42. 42. Creative thinking Five ways to come up with new ideas Seek different dimension Combine two or more topics Re-think the research directions Use powerful tools, find suitable problems Add an appropriate adjective
  43. 43. One example - Content-aware image resizing [Avidan and Shamir SIGGRAPH 2007] Idea Resize (reduce/expand) images while preserving the image content. The dimension: space
  44. 44. Video retargeting [Shamir et al. SIGGRAPH 2008] Idea Extend dimensions from 2D image to 3D video: image resizing → video resizing The dimension: space
  45. 45. Nonchronological video synopsis and indexing [Pritch et al. PAMI 2008] Idea Resizing (reduce) the temporal dimension. The dimension: time
  46. 46. Data-driven enhancement of facial attractiveness [Leyvand et al. SIGGRAPH 2008] Idea Reshape the face to enhance attractiveness The dimensions: distances between facial feature points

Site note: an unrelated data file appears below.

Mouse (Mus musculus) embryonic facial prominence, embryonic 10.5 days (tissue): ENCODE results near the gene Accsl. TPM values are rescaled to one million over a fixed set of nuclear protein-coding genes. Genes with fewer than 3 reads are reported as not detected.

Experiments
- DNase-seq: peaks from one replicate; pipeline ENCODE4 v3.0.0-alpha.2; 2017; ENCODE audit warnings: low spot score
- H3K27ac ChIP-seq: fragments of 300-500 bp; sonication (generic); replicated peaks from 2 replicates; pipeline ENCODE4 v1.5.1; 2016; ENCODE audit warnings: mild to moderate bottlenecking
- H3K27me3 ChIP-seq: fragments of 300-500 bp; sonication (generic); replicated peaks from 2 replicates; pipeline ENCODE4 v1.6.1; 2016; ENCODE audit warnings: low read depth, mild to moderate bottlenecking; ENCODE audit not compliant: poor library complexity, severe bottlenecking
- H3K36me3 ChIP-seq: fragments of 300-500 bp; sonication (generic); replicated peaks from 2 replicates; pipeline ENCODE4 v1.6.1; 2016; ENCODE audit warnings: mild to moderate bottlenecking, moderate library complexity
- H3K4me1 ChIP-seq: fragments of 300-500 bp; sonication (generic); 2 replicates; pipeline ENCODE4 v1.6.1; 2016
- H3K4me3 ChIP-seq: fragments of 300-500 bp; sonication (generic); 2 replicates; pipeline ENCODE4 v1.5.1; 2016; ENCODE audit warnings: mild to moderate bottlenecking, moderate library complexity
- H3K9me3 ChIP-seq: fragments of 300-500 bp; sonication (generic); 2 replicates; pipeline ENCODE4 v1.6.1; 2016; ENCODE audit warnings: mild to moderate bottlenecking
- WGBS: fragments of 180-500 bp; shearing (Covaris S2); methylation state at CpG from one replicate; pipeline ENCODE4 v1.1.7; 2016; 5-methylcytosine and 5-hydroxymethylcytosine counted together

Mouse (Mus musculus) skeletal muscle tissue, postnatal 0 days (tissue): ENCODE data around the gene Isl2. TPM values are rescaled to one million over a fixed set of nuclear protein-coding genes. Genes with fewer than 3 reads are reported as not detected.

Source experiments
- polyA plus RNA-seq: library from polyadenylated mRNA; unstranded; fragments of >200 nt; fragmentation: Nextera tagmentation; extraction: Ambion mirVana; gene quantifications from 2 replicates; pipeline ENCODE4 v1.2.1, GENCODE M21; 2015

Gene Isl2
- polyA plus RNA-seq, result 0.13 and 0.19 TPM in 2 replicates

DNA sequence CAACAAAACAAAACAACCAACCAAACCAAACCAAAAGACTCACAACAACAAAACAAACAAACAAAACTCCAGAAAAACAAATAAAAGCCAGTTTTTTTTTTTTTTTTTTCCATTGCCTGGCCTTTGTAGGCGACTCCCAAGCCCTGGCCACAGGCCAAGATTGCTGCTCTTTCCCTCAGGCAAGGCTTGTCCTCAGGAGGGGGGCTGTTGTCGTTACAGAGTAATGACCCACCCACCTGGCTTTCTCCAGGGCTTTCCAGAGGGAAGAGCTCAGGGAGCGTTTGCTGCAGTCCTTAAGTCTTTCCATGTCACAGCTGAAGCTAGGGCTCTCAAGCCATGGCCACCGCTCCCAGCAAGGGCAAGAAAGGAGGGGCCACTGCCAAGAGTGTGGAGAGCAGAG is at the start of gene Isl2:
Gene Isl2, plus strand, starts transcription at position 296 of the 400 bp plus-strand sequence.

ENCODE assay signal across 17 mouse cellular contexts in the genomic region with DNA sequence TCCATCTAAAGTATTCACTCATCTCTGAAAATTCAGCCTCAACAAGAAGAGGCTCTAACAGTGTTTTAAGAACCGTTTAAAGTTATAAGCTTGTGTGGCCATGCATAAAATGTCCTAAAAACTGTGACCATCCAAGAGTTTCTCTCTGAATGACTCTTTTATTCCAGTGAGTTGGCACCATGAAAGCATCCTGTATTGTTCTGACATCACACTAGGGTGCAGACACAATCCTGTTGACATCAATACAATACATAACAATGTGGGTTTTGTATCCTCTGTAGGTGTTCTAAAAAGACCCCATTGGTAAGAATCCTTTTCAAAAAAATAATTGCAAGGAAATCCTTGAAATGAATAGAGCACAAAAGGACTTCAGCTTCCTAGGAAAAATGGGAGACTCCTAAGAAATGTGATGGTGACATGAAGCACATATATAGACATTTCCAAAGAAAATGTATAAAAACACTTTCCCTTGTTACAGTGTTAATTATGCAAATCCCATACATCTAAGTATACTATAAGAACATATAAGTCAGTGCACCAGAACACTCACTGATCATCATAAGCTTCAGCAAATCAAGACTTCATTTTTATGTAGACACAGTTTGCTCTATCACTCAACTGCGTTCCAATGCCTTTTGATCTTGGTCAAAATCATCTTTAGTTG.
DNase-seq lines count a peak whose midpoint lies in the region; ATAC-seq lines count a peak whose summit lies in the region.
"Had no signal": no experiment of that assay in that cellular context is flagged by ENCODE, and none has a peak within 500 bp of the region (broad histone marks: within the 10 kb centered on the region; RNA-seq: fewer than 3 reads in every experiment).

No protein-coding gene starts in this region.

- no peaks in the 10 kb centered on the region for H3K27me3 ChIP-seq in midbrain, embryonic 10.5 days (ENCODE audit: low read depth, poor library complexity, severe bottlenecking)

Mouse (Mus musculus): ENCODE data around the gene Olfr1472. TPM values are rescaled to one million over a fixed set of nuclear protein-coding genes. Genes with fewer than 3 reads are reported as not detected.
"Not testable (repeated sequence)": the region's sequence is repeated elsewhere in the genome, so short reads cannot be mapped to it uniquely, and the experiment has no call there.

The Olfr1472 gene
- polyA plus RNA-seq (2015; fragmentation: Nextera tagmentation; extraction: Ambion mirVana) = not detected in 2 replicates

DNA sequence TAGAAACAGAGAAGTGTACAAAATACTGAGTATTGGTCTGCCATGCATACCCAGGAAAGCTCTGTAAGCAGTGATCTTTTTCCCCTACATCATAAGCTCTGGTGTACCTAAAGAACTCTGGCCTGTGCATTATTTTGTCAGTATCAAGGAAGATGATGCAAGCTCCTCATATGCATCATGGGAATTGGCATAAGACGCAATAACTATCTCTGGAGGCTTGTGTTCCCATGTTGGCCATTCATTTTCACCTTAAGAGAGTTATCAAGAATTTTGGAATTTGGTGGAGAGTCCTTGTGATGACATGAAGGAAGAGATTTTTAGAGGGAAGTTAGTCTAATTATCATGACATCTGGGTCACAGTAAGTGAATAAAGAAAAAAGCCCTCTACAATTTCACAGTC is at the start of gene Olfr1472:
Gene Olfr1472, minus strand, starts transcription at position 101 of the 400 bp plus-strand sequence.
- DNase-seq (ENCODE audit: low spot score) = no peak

47. 47. Parametric reshaping of human bodies in images [Zhou et al. SIGGRAPH 2010] Idea Reshape the human bodies in image The dimensions: human shape
  48. 48. Multi-operator media retargeting [Rubinstein et al. SIGGRAPH 2009] Idea Combine seam carving with cropping and scaling to produce better results
  49. 49. Regenerative morphing [Shechtman et al. CVPR 2010] Idea Combine two different problem: image morphing + image resizing
  50. 50. A Comparative Study of Image Retargeting [Rubinstein et al. SIGGRAPH 2010] Idea Provide the comprehensive perceptual study and analysis of image retargeting
  51. 51. PatchMatch [Barnes et al. SIGGRAPH 2009] Idea Add constraint into the resizing process Adjective: Constrained
  52. 52. Motion-aware video resizing [Wang et al. SIGGRAPH 2010] [Wang et al. SIGGRAPH Asia 2010] Idea Exploit motion information for better video resizing quality Adjective: Motion-aware
  53. 53. References Paper reading How to read a paper by S. Kesha How to Read a Scientific Paper by John W. Little and Roy Parker Efficient Reading of Papers in Science and Technology by Michael J. Hanson How to read a research paper by Michael Mitzenmacher Tools Publish or Perish (a program that analyzes academic citations) Mendeley (Academic reference management software) VideoLectures.NET (Free on-demand educational video lectures)
  54. 54. For more complete materials and explanations, please visit my blog Redefining Open Mind: http://jbhuang0604.blogspot.com/